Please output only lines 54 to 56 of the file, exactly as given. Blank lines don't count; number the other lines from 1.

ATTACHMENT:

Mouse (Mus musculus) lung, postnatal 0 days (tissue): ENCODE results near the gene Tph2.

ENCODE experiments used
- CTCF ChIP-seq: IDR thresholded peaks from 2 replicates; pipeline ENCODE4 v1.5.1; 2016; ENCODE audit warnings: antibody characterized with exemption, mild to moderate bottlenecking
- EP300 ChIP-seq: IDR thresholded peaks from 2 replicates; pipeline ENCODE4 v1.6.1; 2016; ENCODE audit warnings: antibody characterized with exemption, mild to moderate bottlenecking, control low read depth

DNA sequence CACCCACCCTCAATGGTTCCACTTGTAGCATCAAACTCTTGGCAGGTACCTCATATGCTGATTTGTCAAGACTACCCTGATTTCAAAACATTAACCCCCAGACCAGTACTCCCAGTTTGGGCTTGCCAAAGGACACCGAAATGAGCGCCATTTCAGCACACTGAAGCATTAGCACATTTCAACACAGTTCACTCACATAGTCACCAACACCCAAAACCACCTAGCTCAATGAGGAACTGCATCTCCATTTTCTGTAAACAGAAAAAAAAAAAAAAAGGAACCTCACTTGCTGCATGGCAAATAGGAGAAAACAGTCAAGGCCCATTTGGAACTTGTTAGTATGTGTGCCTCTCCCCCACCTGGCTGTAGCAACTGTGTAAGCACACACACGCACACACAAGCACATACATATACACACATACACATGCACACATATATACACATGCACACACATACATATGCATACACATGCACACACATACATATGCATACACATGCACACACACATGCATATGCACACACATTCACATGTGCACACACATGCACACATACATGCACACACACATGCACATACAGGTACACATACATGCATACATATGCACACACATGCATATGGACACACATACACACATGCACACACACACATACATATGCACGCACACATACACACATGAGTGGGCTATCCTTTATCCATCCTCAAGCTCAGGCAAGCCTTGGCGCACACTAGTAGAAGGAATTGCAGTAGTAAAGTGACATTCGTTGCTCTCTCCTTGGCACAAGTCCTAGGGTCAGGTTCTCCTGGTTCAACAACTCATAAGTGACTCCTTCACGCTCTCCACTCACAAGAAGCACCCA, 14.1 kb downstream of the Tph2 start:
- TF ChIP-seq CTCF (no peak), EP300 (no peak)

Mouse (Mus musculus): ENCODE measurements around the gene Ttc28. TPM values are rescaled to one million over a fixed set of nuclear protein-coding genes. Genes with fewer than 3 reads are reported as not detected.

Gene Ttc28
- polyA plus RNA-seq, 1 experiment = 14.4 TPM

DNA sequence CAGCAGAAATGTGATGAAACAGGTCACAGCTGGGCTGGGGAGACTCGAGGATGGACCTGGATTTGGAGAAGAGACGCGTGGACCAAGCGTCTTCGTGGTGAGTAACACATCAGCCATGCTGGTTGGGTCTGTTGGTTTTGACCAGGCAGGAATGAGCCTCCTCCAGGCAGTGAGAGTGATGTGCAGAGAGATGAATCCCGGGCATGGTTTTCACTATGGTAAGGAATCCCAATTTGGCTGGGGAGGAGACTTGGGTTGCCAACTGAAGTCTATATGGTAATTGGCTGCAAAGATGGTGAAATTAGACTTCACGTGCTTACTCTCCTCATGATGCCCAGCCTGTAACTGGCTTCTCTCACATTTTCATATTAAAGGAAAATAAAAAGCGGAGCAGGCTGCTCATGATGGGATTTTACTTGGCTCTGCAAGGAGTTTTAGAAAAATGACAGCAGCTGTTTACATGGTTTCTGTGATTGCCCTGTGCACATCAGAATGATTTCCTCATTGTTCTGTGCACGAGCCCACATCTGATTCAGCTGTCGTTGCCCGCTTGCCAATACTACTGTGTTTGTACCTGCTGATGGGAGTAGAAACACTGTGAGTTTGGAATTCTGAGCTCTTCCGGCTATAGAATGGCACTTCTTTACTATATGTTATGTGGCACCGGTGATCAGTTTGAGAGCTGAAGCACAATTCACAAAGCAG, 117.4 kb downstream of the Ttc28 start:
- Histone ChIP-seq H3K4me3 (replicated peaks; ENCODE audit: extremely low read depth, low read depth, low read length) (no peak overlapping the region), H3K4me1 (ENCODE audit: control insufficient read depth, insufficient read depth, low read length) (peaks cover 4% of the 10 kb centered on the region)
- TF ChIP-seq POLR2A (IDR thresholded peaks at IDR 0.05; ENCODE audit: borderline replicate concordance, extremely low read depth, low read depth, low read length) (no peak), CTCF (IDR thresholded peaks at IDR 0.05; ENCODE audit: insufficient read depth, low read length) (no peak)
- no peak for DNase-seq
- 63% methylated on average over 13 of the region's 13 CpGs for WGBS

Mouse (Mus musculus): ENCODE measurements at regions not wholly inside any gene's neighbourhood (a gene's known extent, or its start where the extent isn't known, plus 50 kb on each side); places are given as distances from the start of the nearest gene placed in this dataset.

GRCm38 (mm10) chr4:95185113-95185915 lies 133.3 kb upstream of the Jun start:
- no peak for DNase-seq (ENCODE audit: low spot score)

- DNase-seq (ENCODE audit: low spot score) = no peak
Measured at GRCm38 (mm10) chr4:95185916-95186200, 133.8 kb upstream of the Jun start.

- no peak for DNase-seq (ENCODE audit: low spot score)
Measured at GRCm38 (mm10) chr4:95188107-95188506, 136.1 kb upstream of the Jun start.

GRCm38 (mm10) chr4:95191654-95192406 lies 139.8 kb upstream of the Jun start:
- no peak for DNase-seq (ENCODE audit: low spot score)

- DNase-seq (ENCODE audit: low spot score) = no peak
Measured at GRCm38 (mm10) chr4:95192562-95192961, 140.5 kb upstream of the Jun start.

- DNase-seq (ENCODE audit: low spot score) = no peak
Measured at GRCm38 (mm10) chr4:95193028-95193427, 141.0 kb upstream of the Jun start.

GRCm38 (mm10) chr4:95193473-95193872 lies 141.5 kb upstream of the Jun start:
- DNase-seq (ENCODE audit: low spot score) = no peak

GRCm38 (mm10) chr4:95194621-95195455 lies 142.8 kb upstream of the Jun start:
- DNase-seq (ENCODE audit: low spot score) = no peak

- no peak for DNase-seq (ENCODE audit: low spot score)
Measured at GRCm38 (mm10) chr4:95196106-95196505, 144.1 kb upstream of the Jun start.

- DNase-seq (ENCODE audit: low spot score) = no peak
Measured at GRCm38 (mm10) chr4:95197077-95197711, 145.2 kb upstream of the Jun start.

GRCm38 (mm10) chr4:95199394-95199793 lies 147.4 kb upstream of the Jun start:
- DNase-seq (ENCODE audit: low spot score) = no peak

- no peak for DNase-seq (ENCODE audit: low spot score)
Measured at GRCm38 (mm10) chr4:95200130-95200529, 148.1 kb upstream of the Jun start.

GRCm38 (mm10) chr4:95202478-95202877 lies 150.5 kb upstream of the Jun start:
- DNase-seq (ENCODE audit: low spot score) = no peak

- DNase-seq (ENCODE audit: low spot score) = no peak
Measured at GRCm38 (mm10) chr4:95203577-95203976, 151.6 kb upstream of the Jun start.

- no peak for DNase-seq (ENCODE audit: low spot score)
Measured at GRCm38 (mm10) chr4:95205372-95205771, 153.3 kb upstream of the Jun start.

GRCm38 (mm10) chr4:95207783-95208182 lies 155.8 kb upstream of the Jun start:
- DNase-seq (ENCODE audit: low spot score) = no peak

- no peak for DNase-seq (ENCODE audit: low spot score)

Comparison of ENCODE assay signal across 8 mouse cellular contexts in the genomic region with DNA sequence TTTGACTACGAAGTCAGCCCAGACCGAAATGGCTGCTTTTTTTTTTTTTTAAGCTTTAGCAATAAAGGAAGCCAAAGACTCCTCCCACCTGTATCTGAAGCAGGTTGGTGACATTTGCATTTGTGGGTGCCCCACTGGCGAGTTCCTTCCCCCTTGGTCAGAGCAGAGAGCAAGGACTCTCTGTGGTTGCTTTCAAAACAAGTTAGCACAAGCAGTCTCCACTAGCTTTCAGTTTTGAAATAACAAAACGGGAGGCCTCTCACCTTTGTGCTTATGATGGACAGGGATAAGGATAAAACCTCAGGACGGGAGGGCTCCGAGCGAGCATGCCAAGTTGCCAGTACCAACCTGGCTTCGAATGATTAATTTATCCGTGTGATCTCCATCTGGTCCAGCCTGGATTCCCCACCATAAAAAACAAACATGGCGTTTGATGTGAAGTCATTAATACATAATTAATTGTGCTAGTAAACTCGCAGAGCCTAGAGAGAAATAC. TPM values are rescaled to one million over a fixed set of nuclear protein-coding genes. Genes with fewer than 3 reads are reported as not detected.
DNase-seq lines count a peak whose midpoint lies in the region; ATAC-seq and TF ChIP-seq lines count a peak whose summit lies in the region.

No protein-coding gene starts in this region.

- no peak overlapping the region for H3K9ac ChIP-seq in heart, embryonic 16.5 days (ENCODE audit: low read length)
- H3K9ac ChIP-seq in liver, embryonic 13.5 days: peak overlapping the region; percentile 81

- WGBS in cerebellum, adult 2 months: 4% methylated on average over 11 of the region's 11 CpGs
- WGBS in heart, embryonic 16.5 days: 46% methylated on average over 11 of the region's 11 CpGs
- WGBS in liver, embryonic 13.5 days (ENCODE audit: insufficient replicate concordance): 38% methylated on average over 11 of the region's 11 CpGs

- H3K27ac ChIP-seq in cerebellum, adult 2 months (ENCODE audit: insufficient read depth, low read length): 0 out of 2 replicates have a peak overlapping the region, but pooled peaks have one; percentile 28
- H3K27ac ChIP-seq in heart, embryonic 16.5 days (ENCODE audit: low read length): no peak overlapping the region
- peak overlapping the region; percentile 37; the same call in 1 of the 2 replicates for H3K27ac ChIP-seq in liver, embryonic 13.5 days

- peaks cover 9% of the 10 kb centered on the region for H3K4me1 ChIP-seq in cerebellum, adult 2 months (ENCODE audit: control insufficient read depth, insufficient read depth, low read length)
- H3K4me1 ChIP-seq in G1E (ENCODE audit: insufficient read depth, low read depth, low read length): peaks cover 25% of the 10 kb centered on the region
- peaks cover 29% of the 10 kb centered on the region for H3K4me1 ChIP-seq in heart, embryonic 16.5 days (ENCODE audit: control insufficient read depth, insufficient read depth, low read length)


- WGBS in cerebellum, adult 2 months: 4% methylated on average over 11 of the region's 11 CpGs
- WGBS in heart, embryonic 16.5 days: 46% methylated on average over 11 of the region's 11 CpGs
- WGBS in liver, embryonic 13.5 days (ENCODE audit: insufficient replicate concordance): 38% methylated on average over 11 of the region's 11 CpGs